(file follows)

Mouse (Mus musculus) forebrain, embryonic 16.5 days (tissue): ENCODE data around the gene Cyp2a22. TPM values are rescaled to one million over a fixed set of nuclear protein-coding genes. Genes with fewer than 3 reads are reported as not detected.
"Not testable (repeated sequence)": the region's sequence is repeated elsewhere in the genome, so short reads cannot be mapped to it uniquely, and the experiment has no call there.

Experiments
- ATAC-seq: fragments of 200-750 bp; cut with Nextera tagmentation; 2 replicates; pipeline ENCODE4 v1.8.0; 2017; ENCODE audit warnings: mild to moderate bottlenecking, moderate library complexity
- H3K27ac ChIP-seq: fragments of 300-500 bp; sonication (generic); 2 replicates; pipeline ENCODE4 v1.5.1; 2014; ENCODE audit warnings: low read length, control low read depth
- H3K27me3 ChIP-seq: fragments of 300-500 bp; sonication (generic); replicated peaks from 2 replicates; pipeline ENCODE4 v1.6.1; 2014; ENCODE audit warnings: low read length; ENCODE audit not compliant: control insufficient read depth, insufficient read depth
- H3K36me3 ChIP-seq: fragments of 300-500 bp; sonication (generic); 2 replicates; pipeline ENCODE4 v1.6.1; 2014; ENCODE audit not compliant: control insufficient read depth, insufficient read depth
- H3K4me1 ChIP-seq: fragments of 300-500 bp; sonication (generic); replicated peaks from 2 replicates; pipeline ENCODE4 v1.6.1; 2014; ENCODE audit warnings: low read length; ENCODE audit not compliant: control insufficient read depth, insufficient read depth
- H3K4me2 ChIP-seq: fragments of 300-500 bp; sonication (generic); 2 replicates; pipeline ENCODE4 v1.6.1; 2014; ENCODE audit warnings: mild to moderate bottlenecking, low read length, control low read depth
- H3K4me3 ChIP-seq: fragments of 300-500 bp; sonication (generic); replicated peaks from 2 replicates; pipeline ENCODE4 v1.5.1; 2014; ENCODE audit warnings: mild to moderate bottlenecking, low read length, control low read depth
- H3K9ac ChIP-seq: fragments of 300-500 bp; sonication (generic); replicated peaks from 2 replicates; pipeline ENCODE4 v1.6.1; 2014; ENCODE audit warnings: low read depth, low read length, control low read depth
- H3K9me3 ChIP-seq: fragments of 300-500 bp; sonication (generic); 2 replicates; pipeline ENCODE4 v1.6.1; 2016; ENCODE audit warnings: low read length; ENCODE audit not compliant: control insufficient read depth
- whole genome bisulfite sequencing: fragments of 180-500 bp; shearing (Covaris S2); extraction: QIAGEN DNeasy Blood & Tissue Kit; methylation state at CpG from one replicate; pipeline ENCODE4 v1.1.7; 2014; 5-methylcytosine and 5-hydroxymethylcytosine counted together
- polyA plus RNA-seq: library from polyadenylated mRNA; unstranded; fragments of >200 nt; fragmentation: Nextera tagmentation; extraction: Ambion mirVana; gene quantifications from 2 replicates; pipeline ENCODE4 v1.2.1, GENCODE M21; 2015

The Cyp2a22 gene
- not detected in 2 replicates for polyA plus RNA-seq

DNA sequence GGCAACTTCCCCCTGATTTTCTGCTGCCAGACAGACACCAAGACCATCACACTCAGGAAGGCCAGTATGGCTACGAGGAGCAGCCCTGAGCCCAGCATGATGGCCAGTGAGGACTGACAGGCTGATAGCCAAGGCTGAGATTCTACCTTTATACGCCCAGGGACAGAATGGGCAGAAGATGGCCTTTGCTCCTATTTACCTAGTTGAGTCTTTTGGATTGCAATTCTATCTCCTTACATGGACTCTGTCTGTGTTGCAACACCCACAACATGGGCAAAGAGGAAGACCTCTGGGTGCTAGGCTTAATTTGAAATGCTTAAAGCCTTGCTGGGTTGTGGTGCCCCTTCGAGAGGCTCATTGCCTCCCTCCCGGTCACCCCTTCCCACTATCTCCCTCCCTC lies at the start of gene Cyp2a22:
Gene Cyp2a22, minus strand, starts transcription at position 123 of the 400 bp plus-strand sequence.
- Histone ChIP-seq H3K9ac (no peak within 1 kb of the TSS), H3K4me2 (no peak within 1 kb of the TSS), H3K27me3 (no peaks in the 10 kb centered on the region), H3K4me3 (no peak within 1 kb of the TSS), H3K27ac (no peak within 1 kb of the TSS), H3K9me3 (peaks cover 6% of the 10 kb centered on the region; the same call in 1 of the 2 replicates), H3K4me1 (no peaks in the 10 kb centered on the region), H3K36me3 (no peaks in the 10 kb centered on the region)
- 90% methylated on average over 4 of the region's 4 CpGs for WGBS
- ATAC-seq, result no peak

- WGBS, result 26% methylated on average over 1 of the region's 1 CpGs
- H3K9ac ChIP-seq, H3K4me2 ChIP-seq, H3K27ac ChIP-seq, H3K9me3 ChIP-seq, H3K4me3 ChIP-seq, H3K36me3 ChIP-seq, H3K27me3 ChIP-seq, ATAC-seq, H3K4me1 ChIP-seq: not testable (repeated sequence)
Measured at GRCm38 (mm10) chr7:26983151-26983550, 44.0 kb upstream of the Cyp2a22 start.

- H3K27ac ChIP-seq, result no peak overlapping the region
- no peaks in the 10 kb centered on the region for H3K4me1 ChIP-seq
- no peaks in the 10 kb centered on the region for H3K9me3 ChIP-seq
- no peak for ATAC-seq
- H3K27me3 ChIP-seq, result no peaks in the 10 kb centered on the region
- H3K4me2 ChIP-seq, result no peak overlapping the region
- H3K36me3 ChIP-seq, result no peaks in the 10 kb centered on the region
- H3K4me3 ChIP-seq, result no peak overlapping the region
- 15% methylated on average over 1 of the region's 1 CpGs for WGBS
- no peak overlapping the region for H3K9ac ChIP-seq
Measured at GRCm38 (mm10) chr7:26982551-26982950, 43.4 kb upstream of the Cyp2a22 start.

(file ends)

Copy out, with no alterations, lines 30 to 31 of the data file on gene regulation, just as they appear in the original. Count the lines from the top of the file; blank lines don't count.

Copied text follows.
- H3K4me2 ChIP-seq, result no peak overlapping the region
- H3K36me3 ChIP-seq, result no peaks in the 10 kb centered on the region